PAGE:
Physics, like its counterpart Chemistry, has one thing basically incorrect with the packaging, or rather the information displayed. It is not up to O-level standard. Maybe 12-to 14-year-olds will appreciate this but not 16-year-olds - that is, if they wish to pass. Apart from that, slightly more effort has gone into Physics; the questions are not as ambiguous, not quite as many spelling errors, and it actually accepts my answers (if they are correct, of course).
Physics has a nine-option menu to choose from. Each option has a notes section as with Chemistry. They are, however, slightly more substantial. If you don't wish to read the notes, you can go straight into the question section.
There is a nice suprise awaiting those that opt for one of the sets of questions. Included with many of the questions arc small diagrams related to the subject it makes all the difference. The style of answering and marking questions is identical to those from Chemistry.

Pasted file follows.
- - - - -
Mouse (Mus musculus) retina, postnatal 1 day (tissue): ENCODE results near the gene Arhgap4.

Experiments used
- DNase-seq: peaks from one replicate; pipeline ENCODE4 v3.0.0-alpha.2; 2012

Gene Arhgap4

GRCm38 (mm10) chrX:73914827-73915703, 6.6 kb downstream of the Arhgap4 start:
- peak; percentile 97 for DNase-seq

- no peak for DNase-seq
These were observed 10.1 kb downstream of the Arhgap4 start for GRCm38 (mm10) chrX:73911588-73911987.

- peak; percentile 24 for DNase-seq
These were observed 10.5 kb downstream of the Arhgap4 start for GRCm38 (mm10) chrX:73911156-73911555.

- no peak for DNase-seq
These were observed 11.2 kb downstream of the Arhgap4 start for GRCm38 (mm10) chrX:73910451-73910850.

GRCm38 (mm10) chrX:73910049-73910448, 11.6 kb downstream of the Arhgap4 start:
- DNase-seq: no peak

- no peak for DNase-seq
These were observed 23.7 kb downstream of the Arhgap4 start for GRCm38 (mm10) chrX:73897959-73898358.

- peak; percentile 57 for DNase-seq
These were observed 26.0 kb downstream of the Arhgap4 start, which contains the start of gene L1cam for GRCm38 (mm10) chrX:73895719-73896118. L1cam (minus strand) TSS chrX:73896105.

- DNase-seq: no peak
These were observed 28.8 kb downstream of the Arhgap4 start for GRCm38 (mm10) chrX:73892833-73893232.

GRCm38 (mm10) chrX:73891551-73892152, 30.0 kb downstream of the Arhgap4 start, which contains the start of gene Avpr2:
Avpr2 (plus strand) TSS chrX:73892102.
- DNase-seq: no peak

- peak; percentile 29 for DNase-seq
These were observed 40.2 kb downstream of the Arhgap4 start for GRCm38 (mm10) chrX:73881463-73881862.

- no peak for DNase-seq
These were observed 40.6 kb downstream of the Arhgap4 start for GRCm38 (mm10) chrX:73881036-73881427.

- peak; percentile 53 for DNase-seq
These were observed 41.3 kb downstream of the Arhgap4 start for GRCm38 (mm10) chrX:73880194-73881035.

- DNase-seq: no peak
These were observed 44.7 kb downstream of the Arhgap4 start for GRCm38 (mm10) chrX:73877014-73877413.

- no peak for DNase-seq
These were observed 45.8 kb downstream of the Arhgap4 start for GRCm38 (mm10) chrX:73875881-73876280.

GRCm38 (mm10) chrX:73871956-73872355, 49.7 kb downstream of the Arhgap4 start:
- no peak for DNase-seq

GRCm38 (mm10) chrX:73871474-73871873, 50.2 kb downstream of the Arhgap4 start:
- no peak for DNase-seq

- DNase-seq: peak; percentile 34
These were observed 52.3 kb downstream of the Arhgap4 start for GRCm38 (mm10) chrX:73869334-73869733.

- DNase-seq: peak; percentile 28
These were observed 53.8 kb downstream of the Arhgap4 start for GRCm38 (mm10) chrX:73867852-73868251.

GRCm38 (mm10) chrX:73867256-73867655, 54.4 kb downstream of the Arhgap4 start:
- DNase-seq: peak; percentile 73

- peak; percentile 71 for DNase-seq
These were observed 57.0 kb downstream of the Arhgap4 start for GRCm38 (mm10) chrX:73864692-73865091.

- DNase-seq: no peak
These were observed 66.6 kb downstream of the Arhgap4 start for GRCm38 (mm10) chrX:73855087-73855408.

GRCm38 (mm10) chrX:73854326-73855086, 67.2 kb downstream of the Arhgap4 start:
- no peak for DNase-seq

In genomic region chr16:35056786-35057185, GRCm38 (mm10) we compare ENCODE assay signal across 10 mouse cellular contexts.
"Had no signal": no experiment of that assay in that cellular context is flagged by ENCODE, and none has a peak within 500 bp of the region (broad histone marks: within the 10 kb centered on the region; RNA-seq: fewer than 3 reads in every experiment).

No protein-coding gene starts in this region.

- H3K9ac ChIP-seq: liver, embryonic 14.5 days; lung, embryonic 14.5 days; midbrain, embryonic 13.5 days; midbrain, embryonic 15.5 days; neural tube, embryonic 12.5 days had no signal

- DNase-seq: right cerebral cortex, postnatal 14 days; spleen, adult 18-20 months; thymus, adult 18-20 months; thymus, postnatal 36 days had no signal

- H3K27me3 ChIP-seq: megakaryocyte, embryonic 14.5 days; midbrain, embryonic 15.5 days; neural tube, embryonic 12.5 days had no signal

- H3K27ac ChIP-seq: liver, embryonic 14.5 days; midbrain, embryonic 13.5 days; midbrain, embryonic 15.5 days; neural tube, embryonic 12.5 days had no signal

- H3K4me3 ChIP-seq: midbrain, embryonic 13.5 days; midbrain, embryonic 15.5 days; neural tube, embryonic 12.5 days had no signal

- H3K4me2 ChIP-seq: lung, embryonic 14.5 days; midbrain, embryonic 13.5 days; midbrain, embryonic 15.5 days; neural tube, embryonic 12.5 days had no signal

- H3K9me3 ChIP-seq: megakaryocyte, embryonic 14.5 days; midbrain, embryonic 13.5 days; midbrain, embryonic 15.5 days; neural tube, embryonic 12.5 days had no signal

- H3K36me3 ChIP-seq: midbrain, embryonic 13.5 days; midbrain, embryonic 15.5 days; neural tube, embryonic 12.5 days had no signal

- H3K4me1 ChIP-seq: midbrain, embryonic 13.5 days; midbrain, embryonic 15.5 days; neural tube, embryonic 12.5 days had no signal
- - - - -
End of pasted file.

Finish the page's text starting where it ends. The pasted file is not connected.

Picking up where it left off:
Again, once all the questions have been answered, there is nothing more to be gained from the package. It would have been quite simple to include extra questions that could be loaded up whenever required. In that way, the user would aquire a much broader knowledge of the topic at hand.
What would have been nice was a graph showing how well you had done after answering the questions from all the topics, possibly giving you an average mark at the same instant. Slowly but surely the educational market is coming to its senses. If you compare the titles reviewed here with those back in the April issue of AA - well, there can be no comparison; real progress is being made.
AMSTRAD ACTION #15